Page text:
Eleonore Stump is a vis­iting lec­turer. | YouTube

“Where were you when I laid the foun­da­tions of the earth?”

It’s a good question, and philosopher Eleonore Stump thinks we misread God’s answer to Job’s ques­tioning of his goodness. We often say, with Job’s friends, that God tells him to sit down and stop asking ques­tions: “Just,” stoic Christian sol­diers say, “suffer. Faith is dark; on this side of the veil, keep the faith.” 

But that only makes Job’s ques­tions more pressing: “The question posed to reli­gious belief by the problem of suf­fering is whether there is a morally suf­fi­cient reason for God to allow suf­fering,” Stump writes in “Wan­dering in Darkness,” a work of ana­lytic phi­losophy and the­ology that, through the theodicy of Thomas Aquinas, wrestles with the question that is the greatest chal­lenge to Chris­tianity — and also its answer: If God is good, why do we suffer?

Stump has spent much of her career devel­oping medieval answers to the problem of evil in light of modern phi­losophy, psy­chology, and the­ology:  “Even in the hardest of cases, then, on the Thomistic defense there is a point to the suf­fering; there is both flour­ishing and ful­fillment of the heart’s desires.”

How? This Friday, Stump will visit campus to address two ques­tions that flow from Job’s theodicy ques­tions, and ours: In her lecture “Guilt and For­giveness,” at 4 p.m. in Phillips Audi­torium, she will ask, through an analysis of Simon Wiesenthal’s “The Sun­flower,” whether those who cause great suf­fering (here, the Holo­caust) must always be for­given. At 7:30 p.m., she will expand a theme from “Wan­dering in Darkness”: the “desires of the heart” that, when they are denied, cause Job’s descen­dants to chal­lenge God’s goodness.

“Dr. Stump is a leading expert on the work of Thomas Aquinas, medieval phi­losophy, and phi­losophy of religion,” said Vis­iting Assistant Pro­fessor of Phi­losophy Ian Church, who worked with Stump at Saint Louis Uni­versity for two years on her project about intel­lectual humility. Her approach to the problem of evil through the lens of Christian phi­losophy and Scripture is part of a recent res­ur­rection of reli­gious thinkers’ role in theod­icies: “Eleonore is working out of an ana­lytic, Thomist per­spective,” Church said. “In the early 20th century, the philo­sophical climate was such that it was almost impos­sible to be a Christian philosopher who was read with interest in the secular academy; after the fall of logical pos­i­tivism in the mid-20th century, the philo­sophical lit­er­ature saw a renais­sance of activity from Christian philoso­phers.”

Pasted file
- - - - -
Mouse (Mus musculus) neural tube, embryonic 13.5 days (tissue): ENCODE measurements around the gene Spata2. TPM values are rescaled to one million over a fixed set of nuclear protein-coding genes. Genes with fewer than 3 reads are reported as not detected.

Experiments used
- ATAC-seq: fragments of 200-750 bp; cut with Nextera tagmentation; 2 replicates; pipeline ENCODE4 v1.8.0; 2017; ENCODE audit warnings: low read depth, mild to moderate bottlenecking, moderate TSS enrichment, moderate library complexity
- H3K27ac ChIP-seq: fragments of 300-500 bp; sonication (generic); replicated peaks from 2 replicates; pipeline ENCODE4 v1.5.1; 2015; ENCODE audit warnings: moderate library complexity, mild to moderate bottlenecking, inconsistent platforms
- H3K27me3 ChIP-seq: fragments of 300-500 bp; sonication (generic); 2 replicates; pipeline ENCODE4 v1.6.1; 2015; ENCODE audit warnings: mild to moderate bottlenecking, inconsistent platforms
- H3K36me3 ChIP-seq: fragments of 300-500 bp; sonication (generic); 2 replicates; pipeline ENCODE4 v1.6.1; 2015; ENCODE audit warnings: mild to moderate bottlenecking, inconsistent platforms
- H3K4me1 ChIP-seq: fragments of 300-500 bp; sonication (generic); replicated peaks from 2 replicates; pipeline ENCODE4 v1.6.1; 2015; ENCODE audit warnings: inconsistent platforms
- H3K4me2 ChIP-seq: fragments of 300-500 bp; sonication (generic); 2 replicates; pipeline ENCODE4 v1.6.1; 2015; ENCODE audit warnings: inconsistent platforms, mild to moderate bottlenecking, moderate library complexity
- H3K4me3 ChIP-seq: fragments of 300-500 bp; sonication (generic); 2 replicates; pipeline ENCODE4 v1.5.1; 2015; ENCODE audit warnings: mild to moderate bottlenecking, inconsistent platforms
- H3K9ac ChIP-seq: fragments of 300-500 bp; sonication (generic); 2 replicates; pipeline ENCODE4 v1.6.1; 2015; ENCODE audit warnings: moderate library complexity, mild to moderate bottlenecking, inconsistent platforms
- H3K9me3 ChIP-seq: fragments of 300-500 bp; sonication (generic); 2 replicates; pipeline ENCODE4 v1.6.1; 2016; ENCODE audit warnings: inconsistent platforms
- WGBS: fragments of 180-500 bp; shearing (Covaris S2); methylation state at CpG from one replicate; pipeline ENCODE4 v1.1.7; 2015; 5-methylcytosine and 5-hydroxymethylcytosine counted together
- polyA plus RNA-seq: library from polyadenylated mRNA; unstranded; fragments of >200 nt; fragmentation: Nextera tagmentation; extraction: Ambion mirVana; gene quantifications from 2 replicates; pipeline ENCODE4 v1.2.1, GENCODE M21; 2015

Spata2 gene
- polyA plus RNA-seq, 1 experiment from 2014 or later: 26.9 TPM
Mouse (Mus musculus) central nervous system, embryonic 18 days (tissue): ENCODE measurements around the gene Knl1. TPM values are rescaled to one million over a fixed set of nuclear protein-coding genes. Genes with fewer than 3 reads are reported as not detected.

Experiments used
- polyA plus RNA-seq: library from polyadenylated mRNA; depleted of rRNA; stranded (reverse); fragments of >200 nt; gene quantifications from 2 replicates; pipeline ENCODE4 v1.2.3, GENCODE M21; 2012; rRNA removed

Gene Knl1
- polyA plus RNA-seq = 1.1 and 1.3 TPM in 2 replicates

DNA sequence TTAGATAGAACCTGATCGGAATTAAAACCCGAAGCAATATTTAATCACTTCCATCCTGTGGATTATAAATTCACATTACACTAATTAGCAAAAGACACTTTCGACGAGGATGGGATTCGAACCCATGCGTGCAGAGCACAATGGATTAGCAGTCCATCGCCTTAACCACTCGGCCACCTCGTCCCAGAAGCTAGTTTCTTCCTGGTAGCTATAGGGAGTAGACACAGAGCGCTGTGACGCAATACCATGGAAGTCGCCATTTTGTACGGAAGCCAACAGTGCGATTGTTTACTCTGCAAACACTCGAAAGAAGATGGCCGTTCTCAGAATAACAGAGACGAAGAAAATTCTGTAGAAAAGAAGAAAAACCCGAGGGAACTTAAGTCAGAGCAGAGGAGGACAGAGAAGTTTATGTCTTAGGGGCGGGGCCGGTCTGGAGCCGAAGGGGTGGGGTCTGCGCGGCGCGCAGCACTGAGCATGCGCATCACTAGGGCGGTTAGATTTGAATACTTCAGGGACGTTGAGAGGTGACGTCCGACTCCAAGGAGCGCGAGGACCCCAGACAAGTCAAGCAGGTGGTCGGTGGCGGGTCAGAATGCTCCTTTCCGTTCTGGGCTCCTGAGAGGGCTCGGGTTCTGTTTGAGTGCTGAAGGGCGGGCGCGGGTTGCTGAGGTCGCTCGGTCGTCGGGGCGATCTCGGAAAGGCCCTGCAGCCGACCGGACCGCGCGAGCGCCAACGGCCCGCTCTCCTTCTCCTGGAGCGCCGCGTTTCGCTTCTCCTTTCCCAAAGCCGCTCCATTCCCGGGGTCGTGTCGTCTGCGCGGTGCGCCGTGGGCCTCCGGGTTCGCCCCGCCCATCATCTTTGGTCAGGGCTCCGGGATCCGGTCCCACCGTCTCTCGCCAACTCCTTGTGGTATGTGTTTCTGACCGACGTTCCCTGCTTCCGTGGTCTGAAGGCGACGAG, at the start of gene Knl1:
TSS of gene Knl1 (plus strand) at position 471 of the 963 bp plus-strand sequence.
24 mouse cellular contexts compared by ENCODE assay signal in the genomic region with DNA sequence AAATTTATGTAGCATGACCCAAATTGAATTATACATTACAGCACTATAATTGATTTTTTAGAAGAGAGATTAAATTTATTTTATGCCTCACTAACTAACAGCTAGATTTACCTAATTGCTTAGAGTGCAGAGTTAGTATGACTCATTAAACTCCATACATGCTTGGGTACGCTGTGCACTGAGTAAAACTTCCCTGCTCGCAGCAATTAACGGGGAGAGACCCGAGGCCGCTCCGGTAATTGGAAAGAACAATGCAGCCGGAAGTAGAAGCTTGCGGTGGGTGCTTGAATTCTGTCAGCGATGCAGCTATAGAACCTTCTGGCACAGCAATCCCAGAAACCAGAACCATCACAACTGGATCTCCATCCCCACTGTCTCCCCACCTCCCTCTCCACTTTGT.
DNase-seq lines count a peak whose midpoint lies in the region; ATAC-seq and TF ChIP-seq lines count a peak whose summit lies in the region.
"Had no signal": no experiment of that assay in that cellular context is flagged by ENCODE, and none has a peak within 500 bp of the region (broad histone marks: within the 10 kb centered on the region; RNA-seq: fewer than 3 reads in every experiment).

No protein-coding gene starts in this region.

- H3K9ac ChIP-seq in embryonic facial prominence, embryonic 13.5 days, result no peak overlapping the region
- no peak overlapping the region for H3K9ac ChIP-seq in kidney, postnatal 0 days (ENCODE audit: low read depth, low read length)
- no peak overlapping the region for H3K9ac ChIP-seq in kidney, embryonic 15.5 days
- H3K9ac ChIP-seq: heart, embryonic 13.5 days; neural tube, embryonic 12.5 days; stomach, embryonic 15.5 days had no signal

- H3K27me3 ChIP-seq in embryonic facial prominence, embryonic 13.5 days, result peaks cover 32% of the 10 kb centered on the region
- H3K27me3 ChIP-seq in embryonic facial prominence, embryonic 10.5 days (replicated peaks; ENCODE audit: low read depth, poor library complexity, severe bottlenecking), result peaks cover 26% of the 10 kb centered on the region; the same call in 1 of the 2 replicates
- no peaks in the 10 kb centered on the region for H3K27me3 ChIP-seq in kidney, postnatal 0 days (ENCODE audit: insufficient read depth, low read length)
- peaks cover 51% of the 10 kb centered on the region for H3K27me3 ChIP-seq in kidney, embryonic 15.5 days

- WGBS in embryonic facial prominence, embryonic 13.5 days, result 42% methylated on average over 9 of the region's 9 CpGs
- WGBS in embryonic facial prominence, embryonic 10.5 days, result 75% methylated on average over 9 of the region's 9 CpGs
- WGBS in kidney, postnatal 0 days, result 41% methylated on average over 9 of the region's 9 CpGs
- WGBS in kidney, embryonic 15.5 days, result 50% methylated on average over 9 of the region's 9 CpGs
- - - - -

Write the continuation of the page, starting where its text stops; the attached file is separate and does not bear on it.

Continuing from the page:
This revival reached Hillsdale’s campus long before the philosopher herself; last fall, stu­dents inter­ro­gated Stump’s theodicy in a Col­le­giate Scholars Program seminar on Stump’s “Wan­dering in Darkness,” taught by Assistant Pro­fessor of Phi­losophy Blake McAl­lister. In the work, Stump argues that the Bib­lical stories about the Israelites in the Old and New Tes­ta­ments address the problem of suf­fering in great psy­cho­logical depth through the lit­erary mode, one that presents God’s per­sonal rela­tionship with his people, his desire for their growth, in Aquinas’s terms, of their under­standing of the goodness of God and their desire for unity with him — pre­cisely through their struggles with under­standing and con­forming them­selves to his plan. 

“What I appre­ciated [about “Wan­dering”] was the orga­ni­za­tional aspect — her sys­tematic approach was a good framework. It’s not like I learned some­thing that I was totally unaware of, but I was trying to under­stand things I have felt and seen in others,” sophomore Michelle Reid said. “Nar­rative is helpful because it’s not just the problem of evil in the abstract, but within the full context of the suf­fering. It’s easy to dis­tance our­selves from the problem and talk about a the­o­retical genocide or rape, but outside the person’s nar­rative, we’re not talking about the same thing. We’re not dealing with the depths of the suf­fering.”

Stump calls this a “second-person” approach; readers of Bib­lical nar­rative enter the place of a char­acter and expe­rience, through the story, their indi­vidual suf­ferings, dis­cov­ering that the “desires of their hearts” (a Stumpian concept) are redeemed and glo­rified.